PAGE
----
If you think you are developing allergies to the minoxidil and propecia, I don't think it would make your nose stuffy or coughing, I think you would get an allergic rash, so I don't think that's related. However, if you are worried about that then go off of it and see if it makes a difference.

    Hope you can figure it out. 


    • Posted

      I'm sure sorry that you have to deal with such a horrible disease as alopecia. I lost most of the hair on my head when I was in my forties and of course it came out in patches but all I had to do is run my fingers through my hair and I would have a handful of hair. I went ahead and got it cut real short like a bur haircut and wore a wig or a hat. But what I hated the most was when a doctor who was a man and was bald would say that it was no big deal and then rub their head and say something to the effect of they don't have any hair either. It's like comparing apples to bananas. Society accepts a man with a bald head, not a woman. I met some pretty condescending doctors in my efforts to get my hair to grow. I am now 56 years old and I seem to always have some kind of spot that's bald but I've been able to grow my hair out long and it's thick so I've been able to cover my spots because they seem to be mostly at the nape of my neck instead of at the crown. When I get a spot I go see not dermatologist and they give me injections into the spot and that seems to make my hair grow.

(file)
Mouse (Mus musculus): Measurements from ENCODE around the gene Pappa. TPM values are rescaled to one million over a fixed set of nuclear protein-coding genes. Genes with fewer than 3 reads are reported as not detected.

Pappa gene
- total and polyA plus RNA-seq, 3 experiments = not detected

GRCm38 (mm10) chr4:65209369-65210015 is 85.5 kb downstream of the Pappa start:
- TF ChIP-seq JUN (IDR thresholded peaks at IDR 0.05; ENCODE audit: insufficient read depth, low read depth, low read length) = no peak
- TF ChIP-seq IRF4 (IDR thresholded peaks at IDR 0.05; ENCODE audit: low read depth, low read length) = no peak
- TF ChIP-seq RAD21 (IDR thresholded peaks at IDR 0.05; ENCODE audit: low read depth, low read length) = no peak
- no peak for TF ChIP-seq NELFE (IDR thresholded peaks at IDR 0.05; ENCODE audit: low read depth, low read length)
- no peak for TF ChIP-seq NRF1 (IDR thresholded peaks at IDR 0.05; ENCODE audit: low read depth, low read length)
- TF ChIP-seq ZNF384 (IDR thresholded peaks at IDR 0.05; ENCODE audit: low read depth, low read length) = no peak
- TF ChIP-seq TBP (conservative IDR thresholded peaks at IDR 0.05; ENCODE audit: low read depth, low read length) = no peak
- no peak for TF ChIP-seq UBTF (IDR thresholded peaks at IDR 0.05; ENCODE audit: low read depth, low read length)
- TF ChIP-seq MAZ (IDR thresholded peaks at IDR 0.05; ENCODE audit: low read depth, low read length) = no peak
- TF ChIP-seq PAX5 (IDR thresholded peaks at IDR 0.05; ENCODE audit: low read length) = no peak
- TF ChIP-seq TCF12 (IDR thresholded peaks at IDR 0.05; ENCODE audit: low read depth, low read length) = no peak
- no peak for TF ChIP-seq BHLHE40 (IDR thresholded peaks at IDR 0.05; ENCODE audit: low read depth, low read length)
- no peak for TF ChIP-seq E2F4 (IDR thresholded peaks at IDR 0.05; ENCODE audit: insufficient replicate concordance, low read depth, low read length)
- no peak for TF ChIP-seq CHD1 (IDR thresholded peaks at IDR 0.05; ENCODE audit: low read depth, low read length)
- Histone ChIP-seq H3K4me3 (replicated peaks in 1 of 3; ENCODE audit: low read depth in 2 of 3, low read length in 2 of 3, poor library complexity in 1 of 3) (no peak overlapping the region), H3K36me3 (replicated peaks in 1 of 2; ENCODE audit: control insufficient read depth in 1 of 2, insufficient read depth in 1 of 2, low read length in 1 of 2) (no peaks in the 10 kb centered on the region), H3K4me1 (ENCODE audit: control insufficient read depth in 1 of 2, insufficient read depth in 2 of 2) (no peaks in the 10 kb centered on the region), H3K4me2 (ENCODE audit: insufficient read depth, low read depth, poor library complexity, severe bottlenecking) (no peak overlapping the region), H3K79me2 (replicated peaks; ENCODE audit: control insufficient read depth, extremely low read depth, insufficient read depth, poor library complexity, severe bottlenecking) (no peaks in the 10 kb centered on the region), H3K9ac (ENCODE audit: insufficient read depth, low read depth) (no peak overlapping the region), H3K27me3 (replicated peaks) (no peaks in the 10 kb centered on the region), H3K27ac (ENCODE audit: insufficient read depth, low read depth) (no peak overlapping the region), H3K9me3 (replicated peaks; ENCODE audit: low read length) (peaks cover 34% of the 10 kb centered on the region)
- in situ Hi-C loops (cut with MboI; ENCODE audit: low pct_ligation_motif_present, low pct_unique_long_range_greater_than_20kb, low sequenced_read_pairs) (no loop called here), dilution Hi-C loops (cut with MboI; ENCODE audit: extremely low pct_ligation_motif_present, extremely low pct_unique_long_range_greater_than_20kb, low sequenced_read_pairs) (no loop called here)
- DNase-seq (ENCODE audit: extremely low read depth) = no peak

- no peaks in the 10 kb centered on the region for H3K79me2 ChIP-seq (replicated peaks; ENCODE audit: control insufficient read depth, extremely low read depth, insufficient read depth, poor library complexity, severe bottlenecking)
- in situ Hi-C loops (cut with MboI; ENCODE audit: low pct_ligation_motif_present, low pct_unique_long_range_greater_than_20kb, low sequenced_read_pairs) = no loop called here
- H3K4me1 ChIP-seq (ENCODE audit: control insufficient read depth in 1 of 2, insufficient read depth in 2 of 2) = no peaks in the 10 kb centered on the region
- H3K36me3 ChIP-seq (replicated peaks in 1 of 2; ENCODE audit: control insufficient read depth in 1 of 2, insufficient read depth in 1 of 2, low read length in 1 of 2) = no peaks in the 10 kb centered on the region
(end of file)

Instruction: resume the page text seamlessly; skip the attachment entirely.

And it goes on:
I can't imagine having to have grown up dealing with that. Kids can be horrible to you and I'm sure it was no easy thing to go through as a child. Stay strong.

    • Posted

      It wasn't fun, that's for sure, but it didn't stop me from having a great life. 

      Yes, it's more acceptable in our society for a man to have no hair, but you have to remember, as a woman, it's easier to camouflage our lack of hair if that's what we choose to do. Men can't get away with that. I can throw on some eyeliner and eyebrows and my blonde hair and nobody would really know. I think alopecia is difficult for both women and men equally. I think it's especially hard on kids, but nowadays I see some very confident teens who just go au natural and say to hell with what other people think. So inspiring! 

    • Posted

      For some reason the bald head has come into fashion for both men and women.
    • Posted

      Yes but choosing it and having no choice are a big difference 
    • Posted

      There is a big difference but only to the person who has no control over it. And people seeing you do not know nor care whether it was on purpose or because of a disease. The only way it helps the person who has no control over it is it reduces the amount of staring and ridicule you get from it.
  • Posted

    Drink lot of water as it will help to dissolve the side-effects of medications. However, thinning hairs come when anyone is roaming more around polluted areas. So, this should be avoided anyhow.

Report or request deletion

Thanks for your help!

We want the community to be a useful resource for our users but it is important to remember that the community are not moderated or reviewed by doctors and so you should not rely on opinions or advice given by other users in respect of any healthcare matters. Always speak to your doctor before acting and in cases of emergency seek appropriate medical assistance immediately. Use of the community is subject to our Terms of Use and Privacy Policy and steps will be taken to remove posts identified as being in breach of those terms.